What does "SOP" mean.

I just realized something.

Some people on this board seem to believe that the abbriviation “SOP” means one thing, and some people believe it means another.

standard operating procedure
n. **1. **Established procedure to be followed in carrying out a given operation or in a given situation.
**2. **A specific procedure or set of procedures so established.

V.S.

Standards of practice — written guidelines established by an organization or authority as a rule for the measure of quantity, weight, extent, value, or quality expected in a particular industry.

The latter define what is meant in the various states that have licensing or registration of home inspectors, and the various national home inspector associations.

PLEASE NOTE: Standards of Practice are a legal and professional bare minimum requirement for fulfilling legal or ethical requirements and can be exceeded (and usually are) by professional practitioners of a profession.

Standard Operating Proceedures are a proceedural (and NOT legal) standard that has been set for the proper execution of a specific task. They are ste up so that each and every person doing the particular task does in the same way so that standardization can be assured (i.e., the standards for taking mold samples).

A Physician has a standards of practice (in medicine) that requires them to do everything that is legally possible to cure the patient. (not just the bare minimum).

An aircraft mechanic (or plumber or electrician or carpenter) has a checklist (a standard operating proceedure) that must be followed, to the letter, to make sure that all the bolts are checked or that every pipe joint doesn’t leak or that every wire nut is tight or that every joist is withing 45 degrees of its supporting stud.

VERY DIFFERENT CONCEPTS.

PLEASE. Read and research and check on this. I believe that the disconnect between these two different understandings is very important.

As you’ve stated before the SOP can be the minimum you do or it can be the set standard that you do. You can go above the ‘minimum’ SOP to set a new standard, but then keep doing it that way so it becomes your current SOP. This way there should be nothing to fear legally, if you perform the same inspection with everyone.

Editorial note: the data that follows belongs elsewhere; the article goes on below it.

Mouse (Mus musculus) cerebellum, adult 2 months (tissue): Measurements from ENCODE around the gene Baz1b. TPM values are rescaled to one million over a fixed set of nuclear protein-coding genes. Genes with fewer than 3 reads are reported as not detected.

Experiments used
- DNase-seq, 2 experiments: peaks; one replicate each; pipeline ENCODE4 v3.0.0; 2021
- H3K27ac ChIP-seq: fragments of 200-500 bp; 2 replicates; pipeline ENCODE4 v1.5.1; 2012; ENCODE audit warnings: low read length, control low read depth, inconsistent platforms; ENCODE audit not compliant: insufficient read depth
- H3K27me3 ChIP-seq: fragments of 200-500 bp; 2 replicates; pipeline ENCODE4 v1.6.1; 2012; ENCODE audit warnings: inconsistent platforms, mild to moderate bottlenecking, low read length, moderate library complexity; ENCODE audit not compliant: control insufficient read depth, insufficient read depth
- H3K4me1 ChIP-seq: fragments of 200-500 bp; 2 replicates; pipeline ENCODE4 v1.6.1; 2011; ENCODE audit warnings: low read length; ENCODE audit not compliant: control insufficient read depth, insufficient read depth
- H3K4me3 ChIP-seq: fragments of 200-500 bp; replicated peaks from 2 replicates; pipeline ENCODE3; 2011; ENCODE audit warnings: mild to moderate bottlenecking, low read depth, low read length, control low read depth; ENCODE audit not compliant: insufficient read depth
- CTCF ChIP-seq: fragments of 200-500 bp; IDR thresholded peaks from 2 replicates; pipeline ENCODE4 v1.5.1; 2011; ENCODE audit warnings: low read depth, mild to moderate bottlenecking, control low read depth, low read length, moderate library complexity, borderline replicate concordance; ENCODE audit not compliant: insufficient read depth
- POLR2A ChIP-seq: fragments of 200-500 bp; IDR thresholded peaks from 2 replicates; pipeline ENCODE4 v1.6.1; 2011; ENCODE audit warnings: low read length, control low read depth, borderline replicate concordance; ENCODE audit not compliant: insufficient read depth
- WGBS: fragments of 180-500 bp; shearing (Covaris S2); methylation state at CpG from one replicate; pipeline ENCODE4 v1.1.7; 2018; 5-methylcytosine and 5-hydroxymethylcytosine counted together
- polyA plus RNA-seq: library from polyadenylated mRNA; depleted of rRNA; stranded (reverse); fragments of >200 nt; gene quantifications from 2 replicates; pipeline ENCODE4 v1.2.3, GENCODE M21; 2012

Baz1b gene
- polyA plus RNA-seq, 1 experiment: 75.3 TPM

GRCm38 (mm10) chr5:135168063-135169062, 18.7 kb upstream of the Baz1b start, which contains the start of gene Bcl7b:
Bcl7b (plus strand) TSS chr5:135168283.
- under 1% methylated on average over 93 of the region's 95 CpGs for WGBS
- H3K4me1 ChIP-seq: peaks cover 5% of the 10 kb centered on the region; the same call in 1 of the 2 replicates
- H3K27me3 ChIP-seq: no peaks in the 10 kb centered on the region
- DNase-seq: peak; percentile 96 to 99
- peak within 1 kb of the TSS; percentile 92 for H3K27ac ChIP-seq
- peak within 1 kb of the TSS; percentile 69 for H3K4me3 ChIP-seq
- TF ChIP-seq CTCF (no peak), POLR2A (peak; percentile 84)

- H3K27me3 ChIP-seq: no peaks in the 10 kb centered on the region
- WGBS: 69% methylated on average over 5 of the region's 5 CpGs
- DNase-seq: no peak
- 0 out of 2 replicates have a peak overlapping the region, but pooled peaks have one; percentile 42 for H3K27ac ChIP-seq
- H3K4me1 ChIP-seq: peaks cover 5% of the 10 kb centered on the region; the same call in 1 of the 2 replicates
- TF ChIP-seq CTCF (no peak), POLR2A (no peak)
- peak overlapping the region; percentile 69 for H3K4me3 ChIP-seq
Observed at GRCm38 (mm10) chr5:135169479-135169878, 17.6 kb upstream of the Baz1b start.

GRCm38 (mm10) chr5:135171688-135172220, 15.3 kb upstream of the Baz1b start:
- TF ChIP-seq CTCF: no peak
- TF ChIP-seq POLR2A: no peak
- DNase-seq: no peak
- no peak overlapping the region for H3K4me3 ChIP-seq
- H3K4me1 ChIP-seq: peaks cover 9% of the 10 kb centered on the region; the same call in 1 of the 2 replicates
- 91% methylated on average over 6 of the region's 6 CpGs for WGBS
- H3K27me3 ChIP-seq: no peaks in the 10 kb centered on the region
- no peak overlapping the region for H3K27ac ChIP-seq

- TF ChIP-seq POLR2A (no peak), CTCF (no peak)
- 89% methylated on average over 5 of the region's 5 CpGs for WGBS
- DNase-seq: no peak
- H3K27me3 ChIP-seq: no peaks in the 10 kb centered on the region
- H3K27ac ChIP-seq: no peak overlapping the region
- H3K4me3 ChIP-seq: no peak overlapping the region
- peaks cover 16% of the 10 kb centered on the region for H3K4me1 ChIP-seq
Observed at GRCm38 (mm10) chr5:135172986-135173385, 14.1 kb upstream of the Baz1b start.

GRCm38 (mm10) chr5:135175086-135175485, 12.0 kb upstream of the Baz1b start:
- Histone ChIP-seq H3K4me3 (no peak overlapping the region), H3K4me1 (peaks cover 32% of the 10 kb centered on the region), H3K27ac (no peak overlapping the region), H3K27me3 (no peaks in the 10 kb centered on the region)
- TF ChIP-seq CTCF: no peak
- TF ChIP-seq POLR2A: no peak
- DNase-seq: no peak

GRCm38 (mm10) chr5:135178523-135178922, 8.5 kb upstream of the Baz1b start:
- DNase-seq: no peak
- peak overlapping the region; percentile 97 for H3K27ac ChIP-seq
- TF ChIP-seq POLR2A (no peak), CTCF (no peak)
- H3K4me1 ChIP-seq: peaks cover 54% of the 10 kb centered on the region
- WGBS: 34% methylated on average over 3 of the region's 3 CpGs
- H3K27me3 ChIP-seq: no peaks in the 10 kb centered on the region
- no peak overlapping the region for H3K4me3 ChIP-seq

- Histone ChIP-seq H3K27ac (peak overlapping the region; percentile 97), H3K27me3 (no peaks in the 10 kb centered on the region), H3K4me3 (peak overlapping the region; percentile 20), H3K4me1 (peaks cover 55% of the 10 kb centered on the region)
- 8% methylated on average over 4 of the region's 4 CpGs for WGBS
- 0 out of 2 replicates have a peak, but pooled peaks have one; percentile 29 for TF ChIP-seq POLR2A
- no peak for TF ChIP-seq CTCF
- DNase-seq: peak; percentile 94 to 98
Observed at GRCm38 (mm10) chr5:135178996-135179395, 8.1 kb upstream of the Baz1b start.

You don’t understand.

THEY ARE TWO TOTALLY DIFFERENT CONCEPTS WITH TWO TOTALLY DIFFERT MEANINGS!

Think about it.

If a Doctor or Lawyer does the bare minimum required, they will get sued and lose and discraced. Do you expect your Doctor to only do the bare minimum? No, because you expect them to be professionals and to do everything they can to make you well.

But, if an airplane mechanic, in any way, deviates from the standard operating proceedures of the regular airplane maintenance proceedures (written by engineers way above his pay and expertise grade) he will get fired and get people killed.

Standards of Practice are the bare minimum a professional does.

Standard Operating Proceedures are the rigid requirements and must not be deviated from.

It’s all about the mind set.

Think about it.

This deserves more thought, for your E&O carrier may deny a claim for failing to follow an SOP. This can also include EXCEEDING it.

The word “standard” does not allow for a “minimum” or “maximum”.

The standard is the measure.

The standard for one pound is 16 ounces. 17 ounces “exceeds” 16 ounces, but is not a pound. It would fail the standard test if you were trying to pour 17 ounces of sand into a 16 ounce container.

What the insurance companies recognize as the standard…for HI practices…cannot be exceeded. Your agent will tell you that if you perform differently (sometimes referred to as “exceed”) the “standard” of practice, and that act results in a claim, they are not obligated to cover you.

Again, whether you refer to a “standard” of practice or a “standard” operating procedure, the “standard” is the defined measurement of what is being called upon to be provided.

A 12" ruler is a standard. If a manufacturer of 12" rulers decided to “exceed” that standard, and make his rulers 12.5" long, everyone using them would have errant results.

Will…